Artist David Hodge and his longterm drag persona The Very Miss Dusty O have a complex relationship, and that’s even after killing her off…twice. In his new memoir, The Boy Who Sat by the Window, Hodge takes us from his queer childhood in the 70s and 80s, through London’s vibrant Soho in the 90s and its decline in the 00s, taking in the demise of Dusty O and the rebirth of David Hodge as a visual artist, with some ferociously frank observations about celebrity, fame, and drag life along the way.
Starting off as a ginger kid from Walsall, already an outsider before the first twinkle of queerness rose in him, he was bullied, living with waring parents, and desperate for an escape. Hodge found inspiration in a teacher who encouraged him to be himself and soon his world transformed through the lens of 80s androgynous pop music and the power of Vivienne Westwood.
But before Dusty O would become the premiere drag personality of London’s clubland, David Hodge would live a very different life by day, working at London’s Lighthouse, a care facility for people living with HIV and AIDS). This duality, the line between David and Dusty, drives his life in fascinating directions.
Hodge is well aware that many readers will come to The Boy Who Sat By The Window for the gossip. The stories of brushing shoulders with Princess Diana, dining with Madonna, fighting with his friend Boy George, and partying with the likes of Robbie Williams, Pete Burns, Kylie Minogue, and Grace Jones. But if you’re looking for the acid-tongued wit that made Dusty O a legend, then you may be disappointed to find there is a tone of understanding and forgiveness in his voice. Hodge may serve the tea, but he’s added some soothing honey to counter the bitterness. After all, who is Dusty O to throw stones at the self-centred narcissists in this world, when he was one of them?
Dusty O’s world was old-school drag; boozy, fantastical, rough, and dangerous. And Hodge’s tales of London’s famed Pushca and Trannyshack make for a great companion read to Jeremy Atherton Lin’s excellent history of London’s gay scene, Gay Bar: Why We Went Out. Hearing about the Showgirls-like inner-workings of the drag scene comes as something of a splash of cold reality compared to the sisterly love-fest of the recent RuPaul’s Drag Race All Stars 7.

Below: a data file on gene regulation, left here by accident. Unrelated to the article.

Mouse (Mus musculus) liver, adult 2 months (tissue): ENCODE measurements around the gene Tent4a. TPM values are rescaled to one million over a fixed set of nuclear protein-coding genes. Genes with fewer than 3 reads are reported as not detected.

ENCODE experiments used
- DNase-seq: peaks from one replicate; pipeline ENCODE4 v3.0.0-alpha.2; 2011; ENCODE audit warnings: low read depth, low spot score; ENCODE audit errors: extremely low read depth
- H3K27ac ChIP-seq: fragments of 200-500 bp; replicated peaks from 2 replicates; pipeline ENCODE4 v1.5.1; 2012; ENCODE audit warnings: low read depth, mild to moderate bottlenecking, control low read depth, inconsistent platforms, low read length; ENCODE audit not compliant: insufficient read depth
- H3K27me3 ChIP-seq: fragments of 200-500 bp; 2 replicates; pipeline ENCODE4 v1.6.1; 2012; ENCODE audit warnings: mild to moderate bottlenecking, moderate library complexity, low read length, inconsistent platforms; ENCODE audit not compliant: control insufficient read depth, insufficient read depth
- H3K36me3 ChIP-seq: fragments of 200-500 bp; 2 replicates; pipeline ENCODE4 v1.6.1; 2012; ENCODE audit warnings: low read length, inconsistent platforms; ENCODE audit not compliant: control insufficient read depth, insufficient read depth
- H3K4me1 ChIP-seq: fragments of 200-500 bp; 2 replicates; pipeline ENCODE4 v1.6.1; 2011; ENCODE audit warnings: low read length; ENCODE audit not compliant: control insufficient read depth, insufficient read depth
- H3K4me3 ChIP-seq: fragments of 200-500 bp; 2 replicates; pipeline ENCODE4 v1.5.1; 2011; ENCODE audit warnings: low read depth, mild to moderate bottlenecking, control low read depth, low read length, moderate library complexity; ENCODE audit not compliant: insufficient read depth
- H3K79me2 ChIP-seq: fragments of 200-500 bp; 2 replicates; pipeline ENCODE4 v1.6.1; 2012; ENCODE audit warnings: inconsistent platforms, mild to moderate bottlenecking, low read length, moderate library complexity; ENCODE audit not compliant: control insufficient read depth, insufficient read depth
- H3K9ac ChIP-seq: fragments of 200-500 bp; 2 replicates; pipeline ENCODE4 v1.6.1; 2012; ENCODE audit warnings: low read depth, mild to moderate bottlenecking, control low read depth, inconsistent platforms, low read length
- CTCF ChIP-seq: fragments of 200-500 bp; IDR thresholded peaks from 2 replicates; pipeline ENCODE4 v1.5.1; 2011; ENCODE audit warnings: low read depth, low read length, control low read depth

There is a conversational, confessional tone to the book that makes for a very easy read. Hodge carefully navigates his own story with a weary resignation to his own faults, a calm eye over his misadventures. There is still an ego at play, and while Hodge offers some signs of humility it’s clear there’s still an edge of steel to him. What could easily have come off as a series of glib humble-brags or outright gloats, is tempered with wisdom.
It’s often the case that people who strive for what they think they need only discover its emptiness when they get it and it’s Hodge’s musings on the end of his drag career and his discovery of visual art that really inspires. You get the impression that leaving Dusty O behind was bumpier than he admits, and there is a real melancholy in his writing as he describes putting the persona down. Just because a relationship became toxic doesn’t mean there wasn’t love there.
Can you accuse David Hodge of faux-humility? Possibly. You can play a dangerous drinking game by noting the number of times the phrase “the Queen of Soho” comes up. Can you accuse him of ignorance? Sure. Taking gigs in homophobic countries for the pay cheque don’t show him in the best light. But The Boy Who Sat By The Window is as much a cautionary tale as it is a chronicle of a wondrous time in London’s gay nightlife. Mistakes were made and Hodge owns them, and that self-awareness makes for a great read.
By Chad Armstrong
The Boy Who Sat by the Window: The Story of the Queen of Soho by David Hodge is available from your local independent bookstore and the usual online giants from Thursday, September 8th 2022.